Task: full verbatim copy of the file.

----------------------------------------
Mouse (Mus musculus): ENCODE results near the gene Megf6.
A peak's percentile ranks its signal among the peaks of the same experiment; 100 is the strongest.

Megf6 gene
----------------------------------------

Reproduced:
Mouse (Mus musculus): ENCODE results near the gene Megf6.
A peak's percentile ranks its signal among the peaks of the same experiment; 100 is the strongest.

Megf6 gene